Providing customer service over Two-Way Texting is not only convenient for smartphone-based clientele. It relieves pressure from call centers, provides service agents with the necessary tools for delivering competent service, and builds credibility for your financial institution. Gen Zers are looking for a conversational experience right out of the gate, not just when seeking assistance.
2. Personalize the Experience:
Personalize the experience: A common theme amongst Gen Z is wanting to be seen and understood. Personalization is the first step financial service providers can take when marketing to Gen Z graduates, and SMS takes personalization to a level other channels fail to do. Simply using the name of the person with whom you are communicating will go a long way. 77% of consumers across many generations (8) have chosen, recommended, or paid more for a brand that takes the time to personalize their communication experience.
More than any other generation, Gen Z relies heavily on the experiences of others. 63% of Gen Zers trust their friends’ recommendations for learning about products and brands (9). SMS makes it easy to start a conversation by recommending financial products and services based on the client’s history and preferences. Show Gen Z graduates that you know who they are and what they need for this stage in their life with customized SMS messaging.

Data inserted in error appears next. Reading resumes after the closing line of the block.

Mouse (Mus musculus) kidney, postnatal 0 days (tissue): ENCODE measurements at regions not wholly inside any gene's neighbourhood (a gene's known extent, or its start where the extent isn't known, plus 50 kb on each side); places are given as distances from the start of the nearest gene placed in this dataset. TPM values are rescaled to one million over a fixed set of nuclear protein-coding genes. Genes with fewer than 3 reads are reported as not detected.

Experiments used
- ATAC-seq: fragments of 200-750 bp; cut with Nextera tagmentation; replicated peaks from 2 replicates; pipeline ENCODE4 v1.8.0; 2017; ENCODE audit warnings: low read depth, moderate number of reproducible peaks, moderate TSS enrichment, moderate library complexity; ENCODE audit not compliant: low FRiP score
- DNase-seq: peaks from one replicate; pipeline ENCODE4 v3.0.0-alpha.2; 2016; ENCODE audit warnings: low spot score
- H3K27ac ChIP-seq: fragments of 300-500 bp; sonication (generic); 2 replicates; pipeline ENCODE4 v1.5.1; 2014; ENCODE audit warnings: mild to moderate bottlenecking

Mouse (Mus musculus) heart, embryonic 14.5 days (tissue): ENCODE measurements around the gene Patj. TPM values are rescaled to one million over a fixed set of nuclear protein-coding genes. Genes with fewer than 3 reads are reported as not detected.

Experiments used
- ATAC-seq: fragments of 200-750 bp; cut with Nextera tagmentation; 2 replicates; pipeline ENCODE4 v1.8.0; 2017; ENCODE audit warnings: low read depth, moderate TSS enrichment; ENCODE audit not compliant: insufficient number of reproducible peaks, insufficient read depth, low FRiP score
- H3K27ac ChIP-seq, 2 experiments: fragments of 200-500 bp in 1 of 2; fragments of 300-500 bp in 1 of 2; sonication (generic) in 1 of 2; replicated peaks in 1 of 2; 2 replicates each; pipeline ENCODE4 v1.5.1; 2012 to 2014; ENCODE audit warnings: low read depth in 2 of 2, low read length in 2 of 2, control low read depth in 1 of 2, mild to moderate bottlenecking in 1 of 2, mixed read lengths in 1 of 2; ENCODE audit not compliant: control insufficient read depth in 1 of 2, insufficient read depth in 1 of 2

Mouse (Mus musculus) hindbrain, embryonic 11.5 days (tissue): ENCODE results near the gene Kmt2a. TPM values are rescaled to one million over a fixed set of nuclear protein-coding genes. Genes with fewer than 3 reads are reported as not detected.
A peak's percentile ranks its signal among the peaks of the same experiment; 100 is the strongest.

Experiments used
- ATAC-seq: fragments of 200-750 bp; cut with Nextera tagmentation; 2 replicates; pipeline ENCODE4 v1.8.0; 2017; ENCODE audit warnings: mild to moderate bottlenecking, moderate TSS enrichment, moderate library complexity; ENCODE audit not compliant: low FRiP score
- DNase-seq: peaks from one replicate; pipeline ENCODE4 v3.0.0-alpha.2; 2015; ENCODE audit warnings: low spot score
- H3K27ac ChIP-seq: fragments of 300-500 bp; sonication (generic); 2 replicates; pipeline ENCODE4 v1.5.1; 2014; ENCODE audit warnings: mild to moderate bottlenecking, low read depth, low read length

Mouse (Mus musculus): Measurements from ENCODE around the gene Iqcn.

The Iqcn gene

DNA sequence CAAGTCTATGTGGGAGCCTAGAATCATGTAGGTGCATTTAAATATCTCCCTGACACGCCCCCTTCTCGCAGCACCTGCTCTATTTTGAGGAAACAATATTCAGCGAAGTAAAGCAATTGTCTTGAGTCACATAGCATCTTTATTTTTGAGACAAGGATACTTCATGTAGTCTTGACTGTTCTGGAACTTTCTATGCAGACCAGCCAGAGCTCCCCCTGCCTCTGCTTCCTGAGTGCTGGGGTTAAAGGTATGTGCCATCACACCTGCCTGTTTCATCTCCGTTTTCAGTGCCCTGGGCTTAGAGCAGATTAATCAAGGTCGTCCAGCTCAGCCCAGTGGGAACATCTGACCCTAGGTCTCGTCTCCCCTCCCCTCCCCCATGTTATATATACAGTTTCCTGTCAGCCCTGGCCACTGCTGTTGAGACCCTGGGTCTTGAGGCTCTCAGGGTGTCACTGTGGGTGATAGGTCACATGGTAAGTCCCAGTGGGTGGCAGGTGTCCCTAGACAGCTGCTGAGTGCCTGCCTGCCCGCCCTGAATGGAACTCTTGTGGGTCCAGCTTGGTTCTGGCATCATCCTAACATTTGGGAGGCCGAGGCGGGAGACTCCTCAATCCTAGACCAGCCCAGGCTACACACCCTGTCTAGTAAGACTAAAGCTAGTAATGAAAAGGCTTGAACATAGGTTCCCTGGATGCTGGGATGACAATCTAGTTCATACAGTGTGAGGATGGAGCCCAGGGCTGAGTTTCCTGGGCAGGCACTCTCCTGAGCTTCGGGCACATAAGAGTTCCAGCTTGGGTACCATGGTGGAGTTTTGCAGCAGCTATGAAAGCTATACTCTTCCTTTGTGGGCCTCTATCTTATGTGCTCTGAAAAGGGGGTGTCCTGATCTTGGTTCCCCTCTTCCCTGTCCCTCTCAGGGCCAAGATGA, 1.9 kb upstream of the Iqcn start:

3. Ease Financial Stress:
Ease financial stress: While millennials faced the great recession, Gen Z was poised to enter the workforce at a time with the lowest unemployment—that was until COVID-19 derailed everything. The first round of Gen Z graduates dropped into the workforce in the spring of 2020 facing the worst unemployment rate since the depression (https://www.washingtonpost.com/business/2020/05/08/april-2020-jobs-report/). While this year’s graduates will benefit from entering a workforce with a pre-pandemic unemployment rate of 3.6%, the last two years have heavily influenced Gen Z graduates regarding careers, financial goals, and life milestones.
More than half of the Gen Z (over18 years old) polled in this Pew Research survey (11) said that they or someone in their household experienced a pay decrease or job loss due to the pandemic. Financial stressors for older Gen Zers include saving money (36%), funding basic needs (35%), and dipping into savings (34%) (12). Since the pandemic began, 46% of these young adults have had to borrow money from friends or family (12).
Financial service providers can help Gen Zers by providing education and support for their financial futures. This year’s graduates will likely begin paying back their student loans by the end of the year. Previous graduates eligible for COVID-19 relief for federal student loans will begin repayment in August 2022. Both categories need guidance from lenders as they navigate repayment options. Loan officers can talk one-on-one with clients through SMS to develop a plan, remind them of upcoming payments, and make payment portals convenient.
Gen Z will graduate and enter the workforce over the next decade, and financial institutions can play an impactful role as these young adults take their first steps to financial independence. While similar in many ways to their millennial predecessors, Gen Z adults have differing views on both money and technology. SMS is a critical tool in reaching these digital natives through personalization, relationship building, and preferred communication methods. It’s imperative that financial institutions take steps to understand how Gen Zers think, what they value, and the best way to reach them.